Saturday, October 12, 2013

the great library at Alexandria was destroyed by budget cuts, not fire...,

io9 | Though it seems fitting that the destruction of so mythic an institution as the Great Library of Alexandria must have required some cataclysmic event . . . in reality, the fortunes of the Great Library waxed and waned with those of Alexandria itself. Much of its downfall was gradual, often bureaucratic, and by comparison to our cultural imaginings, somewhat petty. For example, the Roman Emperor Marcus Aurelius Antoninus suspended the revenues of the Mouseion, abolishing the members’ stipends and expelling all foreign scholars. Alexandria was also the site of numerous persecutions and military actions, which, though few were reported to have done any great harm to the Mouseion or the Serapeum, could not help but have damaged them. At the very least, what institution could hope to attract and keep scholars of the first eminence when its city was continually the site of battle and strife?

What's interesting here is Phillips' emphasis on how the decline of the library rested as much on its reputation as a learning center as it did on the number of books in its collection. What made the Museum and its daughter branch great were its scholars. And when the Emperor abolished their stipends, and forbade foreign scholars from coming to the library, he effectively shut down operations. Those scrolls and books were nothing without people to care for them, study them, and share what they learned far and wide.

The last historical references to the library's contents meeting their final end come in stories about the events of 639 CE, when Arab troops under the rule of Caliph Omar conquered Alexandria.

Luciano Canfora has written one of the most complete histories of the library, based on primary source material — documents written by people who knew and worked in the library. In The Vanished Library, he describes what the library at Alexandria had been reduced to by the time of its ultimate destruction in 639:
The Serapeum had been destroyed in the attack on the pagan temples in 391. The last famous figure associated with the Museum had been Theon, father of the celebrated Hypatia who studied geometry and musicology and whom the Christians, convinced in their ignorance that she was a heretic, barbarously murdered in 415 . . . Naturally, the city's books had changed, too; and not only in their content. The delicate scrolls of old had gone. Their last remnants had been cast out as refuse or buried in the sand, and they had been replaced by more substantial parchment, elegantly made and bound into thick codices - and crawling with errors, for Greek was increasingly a forgotten language. The texts now consisted chiefly of patristic writings, Acts of Councils, and 'sacred literature' in general.
This was not Ptolemy's great collection, nor was it the center of scholarship in what was then the modern world. It was a broken-down remnant of its former self, neglected for centuries. The collection was mostly stocked with materials that reflected what Judeo-Christian bureaucrats would have considered important; these materials did not reflect the Greek ideal of universal knowledge that had birthed the library in the first place.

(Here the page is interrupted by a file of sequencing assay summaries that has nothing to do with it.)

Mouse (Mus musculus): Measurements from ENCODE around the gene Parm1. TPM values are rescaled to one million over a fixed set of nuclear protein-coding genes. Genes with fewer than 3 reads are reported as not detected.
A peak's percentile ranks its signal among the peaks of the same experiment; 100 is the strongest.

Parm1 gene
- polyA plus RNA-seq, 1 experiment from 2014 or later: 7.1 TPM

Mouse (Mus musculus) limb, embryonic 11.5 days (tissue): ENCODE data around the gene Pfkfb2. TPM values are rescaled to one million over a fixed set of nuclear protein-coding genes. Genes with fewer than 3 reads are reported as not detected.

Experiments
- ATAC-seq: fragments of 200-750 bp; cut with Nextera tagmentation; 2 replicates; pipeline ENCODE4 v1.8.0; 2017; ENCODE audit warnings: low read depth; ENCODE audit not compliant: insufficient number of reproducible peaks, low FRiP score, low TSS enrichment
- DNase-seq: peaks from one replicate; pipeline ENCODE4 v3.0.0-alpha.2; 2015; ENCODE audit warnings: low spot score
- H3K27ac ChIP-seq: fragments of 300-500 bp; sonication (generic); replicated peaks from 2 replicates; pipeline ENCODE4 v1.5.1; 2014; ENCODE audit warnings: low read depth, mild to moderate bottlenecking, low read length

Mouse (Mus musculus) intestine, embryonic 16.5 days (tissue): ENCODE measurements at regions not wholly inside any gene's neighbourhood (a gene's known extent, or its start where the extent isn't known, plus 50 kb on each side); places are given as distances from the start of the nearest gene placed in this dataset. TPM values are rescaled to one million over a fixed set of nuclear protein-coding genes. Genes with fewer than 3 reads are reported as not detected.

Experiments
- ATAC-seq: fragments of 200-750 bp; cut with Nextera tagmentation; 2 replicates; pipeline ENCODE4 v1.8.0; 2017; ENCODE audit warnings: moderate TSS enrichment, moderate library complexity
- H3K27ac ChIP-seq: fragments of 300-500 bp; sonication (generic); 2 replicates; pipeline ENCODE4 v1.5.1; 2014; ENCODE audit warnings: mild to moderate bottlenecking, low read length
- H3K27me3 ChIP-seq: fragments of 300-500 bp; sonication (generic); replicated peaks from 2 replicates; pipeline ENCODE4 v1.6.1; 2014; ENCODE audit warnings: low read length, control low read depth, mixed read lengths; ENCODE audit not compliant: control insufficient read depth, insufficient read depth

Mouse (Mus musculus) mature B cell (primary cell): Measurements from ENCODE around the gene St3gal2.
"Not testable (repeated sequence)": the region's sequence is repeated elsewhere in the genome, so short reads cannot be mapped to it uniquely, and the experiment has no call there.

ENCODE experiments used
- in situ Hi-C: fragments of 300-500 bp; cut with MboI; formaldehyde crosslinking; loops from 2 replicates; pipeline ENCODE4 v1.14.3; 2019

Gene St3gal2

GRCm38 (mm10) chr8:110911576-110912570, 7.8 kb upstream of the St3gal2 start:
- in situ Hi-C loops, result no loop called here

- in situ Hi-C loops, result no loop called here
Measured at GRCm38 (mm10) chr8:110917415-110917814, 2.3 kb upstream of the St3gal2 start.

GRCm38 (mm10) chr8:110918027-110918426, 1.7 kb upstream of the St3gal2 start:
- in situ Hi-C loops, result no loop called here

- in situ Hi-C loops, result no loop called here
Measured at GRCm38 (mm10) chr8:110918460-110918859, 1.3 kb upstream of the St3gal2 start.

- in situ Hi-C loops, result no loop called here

In the end, it was only this diminished version of the library that was burned on the orders of Caliph Omar when Emir Amrou Ibn el-Ass took the city.


Tom said...

I'm sorry but the information about a hologram of a rose is less accurate than the take on the same subject in the science fiction story "Fragments of a Hologram Rose." A hologram does not contain all its information in every part, and even the sci-fi story recognizes that.

I know there's a theory called "Holographic Universe" but whoever wrote this knows less than I do about it, which isn't much.

CNu said...

Help us all out and indulge your confirmation bias against Talbot's popularization of Aspect and Bohm

ken said...

"We use this word without understanding its true meaning We take " eternity " to be an infinite extension of time, while really " eternity " means another dimension of time"

I am pretty sure in the majority of thinking and writing, ancient and today about time and eternity, most would put time as an icon of eternity, not eternity as an icon of time like this guy here is trying to do. In other words most would conclude eternity includes all time, there wouldn't be a time outside of eternity. This guy here with his definition is leading us to believe there is time eternity doesn't account for, I don't know of anyone who would with a principle like that.

Tom said...

Sorry, I don't understand what you're asking. The guy made a statement about holograms that certainly is not true of optical holograms. Would you like to get into the technical details on that?

CNu said...

Almost as much as i'd like to do a protracted IBS set-to with Ken...,

Tom said...

Ha! And I see ur alot more capable on Sundays since u Romed up.

But I honestly don't understand exactly what you're saying or asking, except that I guess you feel I'm biased against pop sci or against entheogens or against people who want to be Bohm but aren't physicists. Which, sure.

CNu said...

Lol, Ken - the ancient "contemporaries" Pythagoras and Buddha were each thoroughly familiar with more sophisticated conceptions of time and eternity than what you've been exposed to. Each was what you might consider highly educated, and that's nearly 2700 years ago.

I'm not saying this to highlight their influence, rather, i'm calling them out as representative of ancient deep thought of a kind very influential in the formulation of Christian thought.